MLST

MLST was performed according to the scheme described previously (Homan et al. 2002). Internal fragments of seven housekeeping genes (adk, atpA, ddl, gdh, gyd, purK and pstS) were amplified by PCR and directly sequenced. The allele number for each gene assigned based on the E. faecium MLST database (http://www.mlst.net). The combination of the allelic sequences for the seven genes yielded the allelic profile [sequence type (ST)] for each isolate.

Esp gene profile

The esp gene encodes the enterococcal surface protein, which was first described for E. faecalis and thought to be involved in the adhesion and colonization of the urinary tract (Shankar et al. 1999). The presence of the esp gene in isolates was determined by PCR using primers esp11 and esp12, as described by Shankar et al. (1999). To determine repeat number variations of esp A and C repeats, two different primer combinations were used; espfs7F–espfm5R and espfm5F–espfs3R respectively (Leavis et al. 2004).

Molecular characterization of Tn1546

Extraction of bacterial DNA was performed by using the Qiagen DNeasy Kit (Qiagen GmbH, Hilden, Germany) according to the manufacturer's instruction. For structural analysis of Tn1546, the overlapping PCR amplification of internal regions of Tn1546 was performed. The purified PCR products were directly sequenced by using an ABI Prism 3100 DNA Sequencer (Applied Biosystems, Foster city, CA, USA). The dnasis for windows v.2·6 (Hitachi Software Engineering, South San Francisco, CA, USA) was used for sequence analysis.

Results

  1. Top of page
  2. Abstract
  3. Introduction
  4. Materials and methods
  5. Results
  6. Discussion
  7. Acknowledgements
  8. References

Bacterial isolates

A total of 60 E. faecium isolates were recovered from urine (n = 38), wound (n = 12), blood (n = 7), pleural fluid (n = 2) or peritoneal fluid (n = 1) cultures from hospitalized patients. Among all isolates, 30 isolates were resistant to vancomycin and were vanA genotype, whereas the remaining 30 isolates were susceptible to vancomycin.

MLST typing and esp repeat profile

A total of 60 isolates were analysed by MLST and esp profile. Seven STs were found among 30 VSEF isolates (Fig. 1), and four STs were found among 30 VREF isolates (Fig. 2). ST 203 and ST 205 were unique allelic types in Korea. The types most frequently encountered were ST 78 (26 isolates) and ST 203 (16 isolates). Among VREF isolates from AJ hospital, only two allelic types ST 78 and ST 203 were found. Ten of 12 VREF isolates from AJ hospital were ST 78. However, VREF isolates from CA and YS hospital revealed diverse STs. All VREF and VSEF isolates except one strain shared allele purK1.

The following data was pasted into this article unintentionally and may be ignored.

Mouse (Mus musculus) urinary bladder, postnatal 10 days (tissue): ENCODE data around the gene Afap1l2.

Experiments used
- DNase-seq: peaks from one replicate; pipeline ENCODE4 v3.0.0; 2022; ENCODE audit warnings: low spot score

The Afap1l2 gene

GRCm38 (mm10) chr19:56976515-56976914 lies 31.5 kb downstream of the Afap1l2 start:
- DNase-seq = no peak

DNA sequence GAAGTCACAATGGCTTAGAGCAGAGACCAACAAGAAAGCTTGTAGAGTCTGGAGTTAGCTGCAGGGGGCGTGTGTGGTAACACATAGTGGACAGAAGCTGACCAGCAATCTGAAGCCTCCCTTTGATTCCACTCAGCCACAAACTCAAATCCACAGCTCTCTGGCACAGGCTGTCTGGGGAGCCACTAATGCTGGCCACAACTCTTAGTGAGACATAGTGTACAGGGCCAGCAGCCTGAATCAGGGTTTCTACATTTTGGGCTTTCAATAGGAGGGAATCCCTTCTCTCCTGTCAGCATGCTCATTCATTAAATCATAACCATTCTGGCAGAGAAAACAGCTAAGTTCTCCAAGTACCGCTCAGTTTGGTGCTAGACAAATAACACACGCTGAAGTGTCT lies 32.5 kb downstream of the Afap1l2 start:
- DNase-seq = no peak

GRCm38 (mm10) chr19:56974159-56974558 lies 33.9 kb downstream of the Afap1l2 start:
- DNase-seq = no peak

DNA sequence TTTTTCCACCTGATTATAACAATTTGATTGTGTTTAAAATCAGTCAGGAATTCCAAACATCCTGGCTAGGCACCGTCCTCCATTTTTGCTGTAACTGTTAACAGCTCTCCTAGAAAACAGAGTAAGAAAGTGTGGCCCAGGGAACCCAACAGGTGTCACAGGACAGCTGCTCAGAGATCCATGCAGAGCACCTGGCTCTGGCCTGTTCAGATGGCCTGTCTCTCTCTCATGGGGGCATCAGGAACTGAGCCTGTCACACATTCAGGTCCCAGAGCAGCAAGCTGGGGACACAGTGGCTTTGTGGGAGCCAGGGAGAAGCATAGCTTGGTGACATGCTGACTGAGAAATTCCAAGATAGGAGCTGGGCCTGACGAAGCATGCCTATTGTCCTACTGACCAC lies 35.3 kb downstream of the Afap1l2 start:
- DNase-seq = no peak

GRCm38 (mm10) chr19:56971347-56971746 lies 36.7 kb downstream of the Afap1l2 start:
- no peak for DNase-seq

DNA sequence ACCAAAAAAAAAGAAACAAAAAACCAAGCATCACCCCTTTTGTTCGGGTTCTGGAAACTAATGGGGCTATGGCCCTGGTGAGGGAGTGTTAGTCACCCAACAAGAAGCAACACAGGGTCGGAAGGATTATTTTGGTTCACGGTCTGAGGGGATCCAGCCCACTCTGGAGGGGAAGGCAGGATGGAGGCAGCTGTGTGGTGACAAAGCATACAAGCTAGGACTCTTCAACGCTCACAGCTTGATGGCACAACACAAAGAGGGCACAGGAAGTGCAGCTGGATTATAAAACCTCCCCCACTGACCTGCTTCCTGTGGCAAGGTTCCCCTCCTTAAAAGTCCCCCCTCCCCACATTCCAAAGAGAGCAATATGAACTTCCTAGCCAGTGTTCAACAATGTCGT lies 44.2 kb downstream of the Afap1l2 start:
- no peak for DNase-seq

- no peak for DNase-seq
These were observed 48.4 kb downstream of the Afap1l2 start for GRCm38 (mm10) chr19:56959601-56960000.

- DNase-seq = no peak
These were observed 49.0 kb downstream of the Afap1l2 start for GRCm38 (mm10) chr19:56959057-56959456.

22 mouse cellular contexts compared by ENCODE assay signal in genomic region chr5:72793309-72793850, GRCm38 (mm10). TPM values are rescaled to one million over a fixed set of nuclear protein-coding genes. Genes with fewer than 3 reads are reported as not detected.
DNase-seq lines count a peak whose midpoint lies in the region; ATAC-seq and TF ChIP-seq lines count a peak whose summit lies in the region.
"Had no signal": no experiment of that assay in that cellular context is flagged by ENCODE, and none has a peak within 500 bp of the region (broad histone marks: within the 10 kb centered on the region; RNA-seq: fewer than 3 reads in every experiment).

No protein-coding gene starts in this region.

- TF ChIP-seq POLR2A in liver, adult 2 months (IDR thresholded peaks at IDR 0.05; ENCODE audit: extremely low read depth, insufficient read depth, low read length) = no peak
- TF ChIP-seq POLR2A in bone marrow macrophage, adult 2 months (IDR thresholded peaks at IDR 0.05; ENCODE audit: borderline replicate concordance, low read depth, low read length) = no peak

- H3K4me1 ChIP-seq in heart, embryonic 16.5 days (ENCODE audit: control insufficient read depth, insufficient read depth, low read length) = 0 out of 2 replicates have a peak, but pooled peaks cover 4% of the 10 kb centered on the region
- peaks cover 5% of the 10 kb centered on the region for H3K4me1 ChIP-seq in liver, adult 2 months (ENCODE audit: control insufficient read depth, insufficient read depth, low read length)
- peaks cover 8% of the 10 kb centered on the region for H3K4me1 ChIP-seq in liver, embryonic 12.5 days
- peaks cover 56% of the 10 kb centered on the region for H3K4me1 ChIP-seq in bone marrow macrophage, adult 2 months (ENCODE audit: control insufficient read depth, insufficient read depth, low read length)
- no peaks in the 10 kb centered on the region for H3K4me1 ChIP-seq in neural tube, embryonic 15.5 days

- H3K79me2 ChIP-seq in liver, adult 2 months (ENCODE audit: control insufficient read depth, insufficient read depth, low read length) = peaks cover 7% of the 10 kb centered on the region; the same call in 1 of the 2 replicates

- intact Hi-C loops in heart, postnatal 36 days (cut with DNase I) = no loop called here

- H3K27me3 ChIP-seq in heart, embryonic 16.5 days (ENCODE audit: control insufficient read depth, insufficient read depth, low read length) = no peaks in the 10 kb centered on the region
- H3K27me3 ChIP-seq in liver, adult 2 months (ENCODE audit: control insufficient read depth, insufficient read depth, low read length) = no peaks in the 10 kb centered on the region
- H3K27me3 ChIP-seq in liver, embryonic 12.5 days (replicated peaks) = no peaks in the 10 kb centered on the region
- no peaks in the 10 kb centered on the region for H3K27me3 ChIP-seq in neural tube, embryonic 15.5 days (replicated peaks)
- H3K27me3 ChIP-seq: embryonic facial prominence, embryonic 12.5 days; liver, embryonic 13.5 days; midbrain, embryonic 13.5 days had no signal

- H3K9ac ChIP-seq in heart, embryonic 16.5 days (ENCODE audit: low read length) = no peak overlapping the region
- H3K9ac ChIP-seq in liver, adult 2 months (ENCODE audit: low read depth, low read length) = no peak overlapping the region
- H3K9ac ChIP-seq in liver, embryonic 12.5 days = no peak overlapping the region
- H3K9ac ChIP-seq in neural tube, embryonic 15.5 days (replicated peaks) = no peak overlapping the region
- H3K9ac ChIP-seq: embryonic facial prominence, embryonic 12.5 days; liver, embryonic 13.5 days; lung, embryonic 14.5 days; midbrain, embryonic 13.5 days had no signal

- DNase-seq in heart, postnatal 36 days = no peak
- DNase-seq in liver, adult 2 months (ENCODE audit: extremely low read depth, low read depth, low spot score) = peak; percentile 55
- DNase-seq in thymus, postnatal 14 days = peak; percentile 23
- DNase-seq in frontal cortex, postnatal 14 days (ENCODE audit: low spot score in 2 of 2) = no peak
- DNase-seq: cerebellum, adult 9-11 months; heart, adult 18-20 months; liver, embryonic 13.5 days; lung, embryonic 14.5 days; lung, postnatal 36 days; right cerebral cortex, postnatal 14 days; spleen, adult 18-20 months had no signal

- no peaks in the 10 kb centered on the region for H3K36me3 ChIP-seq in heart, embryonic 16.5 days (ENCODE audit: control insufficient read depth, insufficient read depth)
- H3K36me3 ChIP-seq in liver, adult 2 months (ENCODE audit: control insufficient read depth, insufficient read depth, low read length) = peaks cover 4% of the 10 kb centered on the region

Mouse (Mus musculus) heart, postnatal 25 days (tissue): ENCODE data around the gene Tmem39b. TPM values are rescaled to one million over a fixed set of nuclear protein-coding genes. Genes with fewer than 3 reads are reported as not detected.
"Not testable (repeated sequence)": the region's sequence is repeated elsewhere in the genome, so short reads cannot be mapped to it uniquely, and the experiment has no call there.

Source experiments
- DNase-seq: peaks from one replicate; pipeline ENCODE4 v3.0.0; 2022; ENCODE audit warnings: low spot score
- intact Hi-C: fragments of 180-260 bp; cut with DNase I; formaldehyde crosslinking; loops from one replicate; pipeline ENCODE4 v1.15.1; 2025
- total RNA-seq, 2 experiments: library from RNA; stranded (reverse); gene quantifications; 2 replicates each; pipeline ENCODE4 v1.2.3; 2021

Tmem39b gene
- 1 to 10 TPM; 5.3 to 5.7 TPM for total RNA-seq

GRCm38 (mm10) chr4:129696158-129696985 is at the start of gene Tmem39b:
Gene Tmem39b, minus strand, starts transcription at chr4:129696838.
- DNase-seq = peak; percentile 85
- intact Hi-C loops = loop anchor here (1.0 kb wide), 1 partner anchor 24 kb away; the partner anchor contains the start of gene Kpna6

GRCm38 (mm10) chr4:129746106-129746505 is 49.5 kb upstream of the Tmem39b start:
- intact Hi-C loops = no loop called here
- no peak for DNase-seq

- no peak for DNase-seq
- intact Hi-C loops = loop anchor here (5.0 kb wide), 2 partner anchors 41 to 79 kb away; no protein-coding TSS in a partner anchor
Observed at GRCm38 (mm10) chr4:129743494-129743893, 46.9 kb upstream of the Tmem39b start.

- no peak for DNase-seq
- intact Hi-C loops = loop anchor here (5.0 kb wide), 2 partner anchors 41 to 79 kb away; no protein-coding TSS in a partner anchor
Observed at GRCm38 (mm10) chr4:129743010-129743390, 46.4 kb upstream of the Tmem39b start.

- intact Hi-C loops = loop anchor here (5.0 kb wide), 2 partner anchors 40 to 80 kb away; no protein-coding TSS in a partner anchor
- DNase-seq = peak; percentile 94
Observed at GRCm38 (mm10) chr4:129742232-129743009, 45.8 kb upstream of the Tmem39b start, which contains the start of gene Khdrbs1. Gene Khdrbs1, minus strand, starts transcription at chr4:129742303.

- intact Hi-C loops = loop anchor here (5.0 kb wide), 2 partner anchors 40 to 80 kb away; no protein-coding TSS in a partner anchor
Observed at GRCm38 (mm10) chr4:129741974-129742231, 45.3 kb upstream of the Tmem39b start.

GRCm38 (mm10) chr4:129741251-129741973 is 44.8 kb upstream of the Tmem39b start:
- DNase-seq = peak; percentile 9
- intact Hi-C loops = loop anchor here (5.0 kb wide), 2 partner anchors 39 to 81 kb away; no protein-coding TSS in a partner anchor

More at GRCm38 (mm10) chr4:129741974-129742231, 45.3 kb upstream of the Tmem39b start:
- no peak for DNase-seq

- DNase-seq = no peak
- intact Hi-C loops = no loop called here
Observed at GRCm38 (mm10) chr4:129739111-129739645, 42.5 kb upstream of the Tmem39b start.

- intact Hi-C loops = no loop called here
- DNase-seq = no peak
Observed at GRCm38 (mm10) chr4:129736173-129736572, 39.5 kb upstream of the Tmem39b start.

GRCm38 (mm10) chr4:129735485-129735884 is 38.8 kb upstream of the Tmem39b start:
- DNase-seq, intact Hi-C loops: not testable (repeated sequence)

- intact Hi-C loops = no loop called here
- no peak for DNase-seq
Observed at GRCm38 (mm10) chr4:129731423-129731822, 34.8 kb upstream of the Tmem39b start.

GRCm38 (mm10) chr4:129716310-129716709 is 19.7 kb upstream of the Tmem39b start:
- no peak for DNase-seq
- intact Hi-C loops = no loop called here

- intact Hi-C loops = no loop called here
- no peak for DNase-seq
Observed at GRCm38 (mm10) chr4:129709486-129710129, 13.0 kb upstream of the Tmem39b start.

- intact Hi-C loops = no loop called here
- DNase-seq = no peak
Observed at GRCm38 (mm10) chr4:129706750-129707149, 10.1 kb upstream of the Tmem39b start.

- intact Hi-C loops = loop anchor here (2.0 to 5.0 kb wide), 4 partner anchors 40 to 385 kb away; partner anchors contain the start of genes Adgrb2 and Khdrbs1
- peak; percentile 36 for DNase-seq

image

Figure 1.  Dendrogram (categorical, UPGMA) showing the genetic relatedness among the sequence types (STs) of vancomycin-susceptible Enterococcus faecium. The following data are included: ST, allelic profile; presence of the esp gene with repeat profile. AJS, isolates from AJ hospital; CAS, isolates from CA hospital; YSS, isolates from YS hospital.

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image

Figure 2.  Dendrogram (categorical, UPGMA) showing the genetic relatedness among the sequence types (STs) of vancomycin-resistant Enterococcus faecium. The following data are included: ST, allelic profile; Tn1546 type; presence of the esp gene with repeat profile. AJ, isolates from AJ hospital; CA, isolates from CA hospital; YS, isolates from YS hospital.

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Of the 60 E. faecium isolates, 35 isolates were positive for esp gene (60% in VREF and 57% in VSEF) and the frequency observed in the VREF and VSEF was not different. Among VREF (Fig. 2), 10 of 12 isolates from AJ hospital were esp positive but the incidence of isolates with the esp gene from CA and YS hospitals were lower (42% and 45% respectively). In AJ hospital, isolates with ST 78 uniquely contained the esp gene. The number of A repeats varied from three to six, whereas the number of C repeats varied from three to eight, resulting in five distinct esp-repeat profiles with the majority of the isolates possessing 6A and 7C repeats.

Molecular structural analysis of Tn1546

All isolates were divided into four main types according to the distribution of IS-integrated Tn1546 elements (Fig. 3). Type P was identical to the pattern predicted for the published sequence of Tn1546 (Arthur et al. 1993). Type I was characterized by an IS1542 insertion in the orf2vanR intergenic region. Type II was characterized by an IS1542 insertion in the orf2vanR intergenic region and an IS1216V insertion in the vanXvanY intergenic region. Type III represented two copies of IS1216V at the left end of Tn1546 and in the vanXvanY intergenic region as well as IS1542 in the orf2vanR intergenic region. Type IIIb was the most prevalent among isolates.

image

Figure 3.  Genetic maps of Tn1546 types of Enterococcus faecium isolated from Korean hospitals. The positions of genes, open reading frames (orf1 and orf2) and the direction of transcription are marked by open arrows at the top of the figure. Dotted boxes represent insertion sequence (IS) elements. The position of the first nucleotide upstream and the first nucleotide downstream from the IS insertion sites are depicted. Solid arrows indicate the transcriptional orientation of the inserted IS elements. Deletions are indicated by dotted lines.